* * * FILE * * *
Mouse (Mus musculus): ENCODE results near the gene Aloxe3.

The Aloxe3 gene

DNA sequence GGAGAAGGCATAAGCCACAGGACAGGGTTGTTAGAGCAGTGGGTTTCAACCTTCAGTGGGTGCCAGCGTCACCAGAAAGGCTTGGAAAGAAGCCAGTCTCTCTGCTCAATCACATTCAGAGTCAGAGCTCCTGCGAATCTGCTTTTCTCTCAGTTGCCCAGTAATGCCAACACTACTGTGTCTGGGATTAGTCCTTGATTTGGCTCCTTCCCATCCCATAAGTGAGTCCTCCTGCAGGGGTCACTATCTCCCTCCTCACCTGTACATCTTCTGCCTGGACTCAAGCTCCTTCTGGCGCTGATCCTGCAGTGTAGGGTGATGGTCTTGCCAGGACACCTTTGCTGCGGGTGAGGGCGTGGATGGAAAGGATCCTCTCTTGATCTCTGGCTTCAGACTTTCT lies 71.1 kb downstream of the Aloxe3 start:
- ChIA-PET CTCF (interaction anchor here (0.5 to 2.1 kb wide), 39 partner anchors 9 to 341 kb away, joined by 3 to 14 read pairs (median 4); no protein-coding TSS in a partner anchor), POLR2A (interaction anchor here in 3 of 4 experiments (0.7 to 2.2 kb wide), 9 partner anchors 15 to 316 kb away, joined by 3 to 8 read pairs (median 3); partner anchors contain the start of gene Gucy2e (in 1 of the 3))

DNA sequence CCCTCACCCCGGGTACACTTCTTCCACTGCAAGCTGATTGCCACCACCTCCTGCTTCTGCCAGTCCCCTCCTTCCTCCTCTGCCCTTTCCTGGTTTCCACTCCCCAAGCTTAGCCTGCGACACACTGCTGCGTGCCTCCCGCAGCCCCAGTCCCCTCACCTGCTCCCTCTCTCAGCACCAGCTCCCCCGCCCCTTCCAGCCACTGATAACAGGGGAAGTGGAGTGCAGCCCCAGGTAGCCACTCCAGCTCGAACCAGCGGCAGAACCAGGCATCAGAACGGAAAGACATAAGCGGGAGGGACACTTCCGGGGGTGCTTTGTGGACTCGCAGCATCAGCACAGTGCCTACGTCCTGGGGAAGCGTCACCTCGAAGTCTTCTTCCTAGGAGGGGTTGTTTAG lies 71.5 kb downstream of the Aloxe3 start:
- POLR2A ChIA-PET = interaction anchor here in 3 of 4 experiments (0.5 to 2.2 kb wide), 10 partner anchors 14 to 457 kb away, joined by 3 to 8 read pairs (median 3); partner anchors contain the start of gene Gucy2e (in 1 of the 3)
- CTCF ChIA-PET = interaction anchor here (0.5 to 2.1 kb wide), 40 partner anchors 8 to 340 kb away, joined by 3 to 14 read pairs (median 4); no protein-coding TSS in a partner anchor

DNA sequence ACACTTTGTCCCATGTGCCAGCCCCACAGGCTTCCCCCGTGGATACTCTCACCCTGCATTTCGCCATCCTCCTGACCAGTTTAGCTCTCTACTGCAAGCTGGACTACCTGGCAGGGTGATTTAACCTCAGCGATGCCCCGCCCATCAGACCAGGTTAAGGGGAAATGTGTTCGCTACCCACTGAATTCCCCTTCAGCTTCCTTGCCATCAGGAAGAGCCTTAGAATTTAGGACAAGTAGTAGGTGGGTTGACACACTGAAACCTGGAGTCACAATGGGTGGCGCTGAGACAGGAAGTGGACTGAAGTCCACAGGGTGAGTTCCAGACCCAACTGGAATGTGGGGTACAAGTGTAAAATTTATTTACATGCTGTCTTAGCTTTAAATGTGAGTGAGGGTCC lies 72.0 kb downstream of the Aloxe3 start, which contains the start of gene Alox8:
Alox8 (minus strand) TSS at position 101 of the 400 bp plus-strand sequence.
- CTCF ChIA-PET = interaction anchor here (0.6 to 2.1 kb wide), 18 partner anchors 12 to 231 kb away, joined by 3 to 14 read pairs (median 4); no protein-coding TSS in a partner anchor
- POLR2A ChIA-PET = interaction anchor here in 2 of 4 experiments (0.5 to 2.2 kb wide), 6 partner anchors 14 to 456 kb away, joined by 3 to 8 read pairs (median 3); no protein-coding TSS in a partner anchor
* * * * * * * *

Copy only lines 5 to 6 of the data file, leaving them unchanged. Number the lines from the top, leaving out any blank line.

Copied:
DNA sequence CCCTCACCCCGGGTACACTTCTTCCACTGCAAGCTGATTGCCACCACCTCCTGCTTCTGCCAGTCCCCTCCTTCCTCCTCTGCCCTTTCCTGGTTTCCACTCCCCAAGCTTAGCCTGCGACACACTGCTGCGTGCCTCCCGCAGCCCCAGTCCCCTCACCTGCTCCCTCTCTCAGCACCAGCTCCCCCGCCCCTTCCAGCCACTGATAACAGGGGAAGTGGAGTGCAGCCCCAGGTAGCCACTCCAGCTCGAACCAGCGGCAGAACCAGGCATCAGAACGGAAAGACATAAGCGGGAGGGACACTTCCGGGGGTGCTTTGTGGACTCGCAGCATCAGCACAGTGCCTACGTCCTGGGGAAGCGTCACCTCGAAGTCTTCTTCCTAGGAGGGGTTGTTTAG lies 71.5 kb downstream of the Aloxe3 start:
- POLR2A ChIA-PET = interaction anchor here in 3 of 4 experiments (0.5 to 2.2 kb wide), 10 partner anchors 14 to 457 kb away, joined by 3 to 8 read pairs (median 3); partner anchors contain the start of gene Gucy2e (in 1 of the 3)